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Asphyxiating thoracic dystrophy is also known as Jeune syndrome, after the scientist who described it for the first time in 1855. It is a congenital disorder in which bone growth occurs in an abnormal manner, resulting in severe constriction of the chest, shortening of the ribs, as well as of the arm and leg bones, a short adult stature, and polydactyly.
The outcome is very often fatal especially in infants who are born with extremely narrow or bell-shaped chest cavities. They are unable to breathe properly because of lung hypoplasia, and succumb to respiratory distress, with this often exacerbated by respiratory infections, within a period of two years. In individuals who manage to live beyond childhood, there may be improvement in the thoracic capacity as the child grows, with easier breathing. Such patients usually have less severe skeletal manifestations.
Associated anomalies in Jeune syndrome include cystic renal disease, cardiac defects, and subglottic stenosis which can cause life-threatening airway obstruction. Liver cirrhosis, pancreatic cysts, dental defects and retinal dystrophy can also occur as in other disorders of the ciliopathy group, of which this condition is one.
The prevalence of asphyxiating thoracic dystrophy is about 1 in 100,000 to 1 in 130,000. It is caused by mutations in one or more of 11 genes associated with ciliary structure and function. The first gene to be identified with this syndrome was the IFT80 gene, followed by DYNC2H1, which was then found to be positive for mutation in half of all cases. Genetic mutations may be found in up to 70 percent of individuals with Jeune syndrome.
Jeune syndrome is inherited in an autosomal recessive manner which means that two defective copies of the gene allele responsible for the condition are present in each cell. One copy is inherited from each parent, resulting in the offspring having no normal copy of the gene. If only one copy is inherited, no clinical features occur in the offspring, but a carrier state results (it may be passed on to the offspring).
The basic pathophysiological defect in Jeune syndrome is defective ciliary production. Cilia are cell surface structures which are now known to be involved in many life processes. Ciliary function includes an important transport pathway called intraflagellar transport (IFT) by which synthetic materials are carried in and out of the cilia-associated cells in order to assist them to assemble and maintain cilia. These microscopic structures are essential for regulating many signaling pathways such as the Shh and Wnt pathways which are involved in cell cycles and cell differentiation all over the body, in a diverse range of tissues.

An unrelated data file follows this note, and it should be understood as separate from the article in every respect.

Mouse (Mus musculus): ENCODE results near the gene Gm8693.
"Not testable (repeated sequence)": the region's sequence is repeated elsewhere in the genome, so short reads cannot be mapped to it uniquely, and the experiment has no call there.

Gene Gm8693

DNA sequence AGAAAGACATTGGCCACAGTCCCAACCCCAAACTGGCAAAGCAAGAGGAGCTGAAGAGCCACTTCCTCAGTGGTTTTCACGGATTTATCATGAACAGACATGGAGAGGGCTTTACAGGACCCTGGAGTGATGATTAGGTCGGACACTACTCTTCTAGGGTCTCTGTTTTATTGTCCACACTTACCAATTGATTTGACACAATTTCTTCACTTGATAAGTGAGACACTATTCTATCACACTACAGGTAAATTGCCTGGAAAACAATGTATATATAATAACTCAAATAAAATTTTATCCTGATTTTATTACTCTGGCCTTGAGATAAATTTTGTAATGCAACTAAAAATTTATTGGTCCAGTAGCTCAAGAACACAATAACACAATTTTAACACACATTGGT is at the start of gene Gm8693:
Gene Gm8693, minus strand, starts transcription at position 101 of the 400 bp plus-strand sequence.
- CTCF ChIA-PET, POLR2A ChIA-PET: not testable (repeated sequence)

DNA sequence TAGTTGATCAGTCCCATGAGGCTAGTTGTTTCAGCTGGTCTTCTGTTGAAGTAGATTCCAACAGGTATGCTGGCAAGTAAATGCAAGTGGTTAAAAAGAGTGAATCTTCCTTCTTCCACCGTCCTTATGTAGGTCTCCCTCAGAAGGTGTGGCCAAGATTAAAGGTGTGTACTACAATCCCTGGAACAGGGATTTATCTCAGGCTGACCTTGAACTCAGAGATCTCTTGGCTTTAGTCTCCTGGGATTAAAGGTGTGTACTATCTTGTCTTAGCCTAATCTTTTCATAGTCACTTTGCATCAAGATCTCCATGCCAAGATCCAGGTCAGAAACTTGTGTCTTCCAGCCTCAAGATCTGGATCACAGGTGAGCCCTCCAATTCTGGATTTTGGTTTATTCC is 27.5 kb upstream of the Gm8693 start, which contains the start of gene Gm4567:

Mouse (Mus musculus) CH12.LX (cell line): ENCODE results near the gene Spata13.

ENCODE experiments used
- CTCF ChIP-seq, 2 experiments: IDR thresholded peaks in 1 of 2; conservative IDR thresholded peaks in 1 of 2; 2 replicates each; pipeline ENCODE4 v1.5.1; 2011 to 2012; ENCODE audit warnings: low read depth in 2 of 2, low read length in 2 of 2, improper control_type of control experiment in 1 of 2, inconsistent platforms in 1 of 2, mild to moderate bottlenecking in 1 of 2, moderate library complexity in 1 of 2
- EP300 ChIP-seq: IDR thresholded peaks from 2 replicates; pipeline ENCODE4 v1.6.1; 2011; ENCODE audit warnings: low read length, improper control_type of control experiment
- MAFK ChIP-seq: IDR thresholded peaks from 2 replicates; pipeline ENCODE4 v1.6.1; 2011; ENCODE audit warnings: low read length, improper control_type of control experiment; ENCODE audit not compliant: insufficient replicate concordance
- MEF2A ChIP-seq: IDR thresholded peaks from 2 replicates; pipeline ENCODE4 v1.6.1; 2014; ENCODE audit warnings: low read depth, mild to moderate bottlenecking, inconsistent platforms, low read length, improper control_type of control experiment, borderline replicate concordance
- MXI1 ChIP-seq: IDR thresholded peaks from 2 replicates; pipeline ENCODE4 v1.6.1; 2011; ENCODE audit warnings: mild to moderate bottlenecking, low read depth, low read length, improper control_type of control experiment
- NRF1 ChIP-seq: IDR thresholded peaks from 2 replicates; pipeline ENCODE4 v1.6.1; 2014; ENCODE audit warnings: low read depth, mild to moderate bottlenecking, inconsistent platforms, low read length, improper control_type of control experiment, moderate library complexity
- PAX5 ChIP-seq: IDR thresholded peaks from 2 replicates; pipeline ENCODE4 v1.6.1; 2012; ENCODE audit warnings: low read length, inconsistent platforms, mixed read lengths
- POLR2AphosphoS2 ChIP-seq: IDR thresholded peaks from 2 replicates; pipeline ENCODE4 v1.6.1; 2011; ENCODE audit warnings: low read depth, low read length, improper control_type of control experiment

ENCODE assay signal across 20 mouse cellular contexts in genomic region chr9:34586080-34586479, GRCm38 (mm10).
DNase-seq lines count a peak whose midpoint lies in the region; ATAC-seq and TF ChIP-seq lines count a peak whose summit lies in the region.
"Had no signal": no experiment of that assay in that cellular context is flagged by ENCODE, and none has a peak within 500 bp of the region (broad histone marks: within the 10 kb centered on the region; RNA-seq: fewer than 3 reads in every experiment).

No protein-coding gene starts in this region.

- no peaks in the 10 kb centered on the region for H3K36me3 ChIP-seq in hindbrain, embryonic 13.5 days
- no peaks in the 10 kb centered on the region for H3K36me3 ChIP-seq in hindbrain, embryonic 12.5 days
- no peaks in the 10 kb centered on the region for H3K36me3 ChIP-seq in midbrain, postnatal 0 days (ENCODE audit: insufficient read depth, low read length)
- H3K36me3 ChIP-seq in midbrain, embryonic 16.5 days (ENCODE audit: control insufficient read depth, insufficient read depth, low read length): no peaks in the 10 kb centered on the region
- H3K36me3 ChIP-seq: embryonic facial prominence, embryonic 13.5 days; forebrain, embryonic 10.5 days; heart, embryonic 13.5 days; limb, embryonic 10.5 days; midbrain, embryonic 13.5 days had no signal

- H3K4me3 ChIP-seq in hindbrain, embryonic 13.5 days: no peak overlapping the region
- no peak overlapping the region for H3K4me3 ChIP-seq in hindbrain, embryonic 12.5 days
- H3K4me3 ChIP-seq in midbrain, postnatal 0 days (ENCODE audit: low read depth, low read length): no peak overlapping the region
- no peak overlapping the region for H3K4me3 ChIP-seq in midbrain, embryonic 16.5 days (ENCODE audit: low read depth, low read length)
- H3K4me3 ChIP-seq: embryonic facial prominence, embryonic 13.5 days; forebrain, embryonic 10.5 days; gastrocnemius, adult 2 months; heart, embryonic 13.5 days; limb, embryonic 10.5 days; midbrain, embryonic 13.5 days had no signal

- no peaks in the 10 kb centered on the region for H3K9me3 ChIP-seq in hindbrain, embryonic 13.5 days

The absence of cilia or presence of abnormal cilia in many cell types leads to dysregulation of the growth and differentiation of bones, the kidney parenchyma, and retinal photoreceptors with their supporting or nutritive cells.
The diagnosis is based on the clinical features, with the typical radiologic findings in which shortened ribs and abnormally short pelvic and limb bones are prominent in a neonate with respiratory difficulty and a short, constricted chest. Genetic testing is performed if required for confirmation.
Treatment is symptomatic, and is aimed at improving respiratory function, treating respiratory infection, and alleviating renal or hepatic symptoms. A prosthetic rib of titanium is now being explored for its role in helping expand the chest cavity in all forms of thoracic insufficiency syndrome, including this condition.
Prognosis depends on the initial severity of bone malformations and the age. If the child manages to survive respiratory infections for the first two years, the chest may grow broader thereafter, leading to improvement of chest capacity and fewer symptoms thereafter.